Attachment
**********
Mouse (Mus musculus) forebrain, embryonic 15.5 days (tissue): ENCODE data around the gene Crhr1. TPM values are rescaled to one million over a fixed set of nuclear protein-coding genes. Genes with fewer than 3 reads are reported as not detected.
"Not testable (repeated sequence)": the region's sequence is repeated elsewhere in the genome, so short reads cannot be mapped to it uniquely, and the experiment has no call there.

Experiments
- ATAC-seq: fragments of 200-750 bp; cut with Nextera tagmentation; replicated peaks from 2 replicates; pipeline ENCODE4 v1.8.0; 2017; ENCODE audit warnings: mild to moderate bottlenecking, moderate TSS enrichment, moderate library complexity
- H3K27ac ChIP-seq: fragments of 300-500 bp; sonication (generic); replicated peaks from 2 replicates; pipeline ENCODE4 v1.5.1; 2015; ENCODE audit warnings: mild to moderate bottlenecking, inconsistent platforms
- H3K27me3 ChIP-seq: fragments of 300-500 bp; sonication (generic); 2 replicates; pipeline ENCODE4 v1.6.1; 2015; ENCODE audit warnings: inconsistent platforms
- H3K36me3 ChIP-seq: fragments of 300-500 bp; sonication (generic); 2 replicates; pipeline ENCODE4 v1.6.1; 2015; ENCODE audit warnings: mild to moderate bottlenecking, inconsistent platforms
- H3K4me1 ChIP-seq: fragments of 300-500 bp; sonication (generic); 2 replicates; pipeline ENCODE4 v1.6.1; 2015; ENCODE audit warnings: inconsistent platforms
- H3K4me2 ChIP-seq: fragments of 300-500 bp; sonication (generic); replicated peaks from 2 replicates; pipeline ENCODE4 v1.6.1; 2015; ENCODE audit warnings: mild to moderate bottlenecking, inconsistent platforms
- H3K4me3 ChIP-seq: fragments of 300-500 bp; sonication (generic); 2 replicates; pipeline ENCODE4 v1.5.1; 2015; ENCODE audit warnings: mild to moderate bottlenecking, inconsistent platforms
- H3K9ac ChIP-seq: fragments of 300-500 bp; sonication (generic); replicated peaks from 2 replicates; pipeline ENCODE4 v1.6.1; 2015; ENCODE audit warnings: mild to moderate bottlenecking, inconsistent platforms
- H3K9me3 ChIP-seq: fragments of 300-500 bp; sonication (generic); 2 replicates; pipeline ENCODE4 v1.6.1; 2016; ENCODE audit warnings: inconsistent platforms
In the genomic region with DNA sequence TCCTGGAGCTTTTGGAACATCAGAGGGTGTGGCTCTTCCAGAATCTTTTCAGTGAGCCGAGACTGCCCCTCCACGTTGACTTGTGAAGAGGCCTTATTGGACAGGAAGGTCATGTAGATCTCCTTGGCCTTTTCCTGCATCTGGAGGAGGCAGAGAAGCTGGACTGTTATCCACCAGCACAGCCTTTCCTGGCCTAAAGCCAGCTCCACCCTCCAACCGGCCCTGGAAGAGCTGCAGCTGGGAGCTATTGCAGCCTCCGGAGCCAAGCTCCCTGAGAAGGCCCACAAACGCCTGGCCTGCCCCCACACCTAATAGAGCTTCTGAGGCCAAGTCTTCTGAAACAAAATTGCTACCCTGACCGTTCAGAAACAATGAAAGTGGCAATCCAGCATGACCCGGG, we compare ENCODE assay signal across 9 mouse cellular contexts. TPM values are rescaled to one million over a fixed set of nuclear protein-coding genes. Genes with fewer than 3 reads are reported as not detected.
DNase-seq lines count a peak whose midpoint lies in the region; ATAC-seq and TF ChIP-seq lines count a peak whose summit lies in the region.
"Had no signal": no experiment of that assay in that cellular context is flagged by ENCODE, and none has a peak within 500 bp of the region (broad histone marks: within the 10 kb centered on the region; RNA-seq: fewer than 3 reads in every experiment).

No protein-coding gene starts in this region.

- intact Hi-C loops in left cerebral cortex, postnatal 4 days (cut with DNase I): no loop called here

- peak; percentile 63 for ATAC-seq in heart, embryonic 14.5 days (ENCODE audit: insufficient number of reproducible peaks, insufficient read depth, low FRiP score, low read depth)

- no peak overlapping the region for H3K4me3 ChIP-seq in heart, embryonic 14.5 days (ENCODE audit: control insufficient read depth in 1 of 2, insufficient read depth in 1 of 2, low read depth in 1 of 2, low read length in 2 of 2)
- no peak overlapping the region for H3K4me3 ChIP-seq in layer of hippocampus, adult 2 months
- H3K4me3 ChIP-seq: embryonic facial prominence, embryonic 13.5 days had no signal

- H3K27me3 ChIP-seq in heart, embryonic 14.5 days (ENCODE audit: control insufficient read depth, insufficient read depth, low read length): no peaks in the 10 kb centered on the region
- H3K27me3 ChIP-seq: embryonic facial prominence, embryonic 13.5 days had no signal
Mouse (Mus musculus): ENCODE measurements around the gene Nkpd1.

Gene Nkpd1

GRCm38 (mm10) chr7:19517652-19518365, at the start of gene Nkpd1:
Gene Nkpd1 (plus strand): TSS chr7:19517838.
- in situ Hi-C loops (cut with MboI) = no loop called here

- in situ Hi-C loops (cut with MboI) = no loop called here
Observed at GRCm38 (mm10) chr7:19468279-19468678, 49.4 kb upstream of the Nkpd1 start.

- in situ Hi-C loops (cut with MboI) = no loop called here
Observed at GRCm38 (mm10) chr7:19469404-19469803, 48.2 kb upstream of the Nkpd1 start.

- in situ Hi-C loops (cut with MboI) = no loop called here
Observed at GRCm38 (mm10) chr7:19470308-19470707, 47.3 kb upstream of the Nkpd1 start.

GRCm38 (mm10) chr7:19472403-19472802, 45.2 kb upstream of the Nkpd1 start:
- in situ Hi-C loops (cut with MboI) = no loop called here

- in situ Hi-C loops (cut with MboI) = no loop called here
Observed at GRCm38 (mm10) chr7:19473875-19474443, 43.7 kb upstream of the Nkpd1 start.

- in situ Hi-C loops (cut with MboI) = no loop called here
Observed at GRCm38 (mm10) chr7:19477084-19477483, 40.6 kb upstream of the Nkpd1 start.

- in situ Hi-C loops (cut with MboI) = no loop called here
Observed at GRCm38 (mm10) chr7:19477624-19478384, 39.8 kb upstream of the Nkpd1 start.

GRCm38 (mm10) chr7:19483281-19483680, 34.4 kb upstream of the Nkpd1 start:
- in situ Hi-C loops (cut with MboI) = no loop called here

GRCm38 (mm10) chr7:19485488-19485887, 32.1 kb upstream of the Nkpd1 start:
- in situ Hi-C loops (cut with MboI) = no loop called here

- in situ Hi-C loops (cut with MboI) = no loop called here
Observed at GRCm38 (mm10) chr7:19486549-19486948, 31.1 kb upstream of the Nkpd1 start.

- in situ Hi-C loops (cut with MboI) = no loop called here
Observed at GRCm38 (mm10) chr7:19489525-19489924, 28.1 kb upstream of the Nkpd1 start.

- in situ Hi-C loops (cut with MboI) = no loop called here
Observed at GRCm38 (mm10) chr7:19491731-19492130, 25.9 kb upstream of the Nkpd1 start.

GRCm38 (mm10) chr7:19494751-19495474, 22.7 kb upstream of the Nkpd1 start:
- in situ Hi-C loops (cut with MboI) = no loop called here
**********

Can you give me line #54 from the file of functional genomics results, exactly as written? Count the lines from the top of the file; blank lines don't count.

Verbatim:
- in situ Hi-C loops (cut with MboI) = no loop called here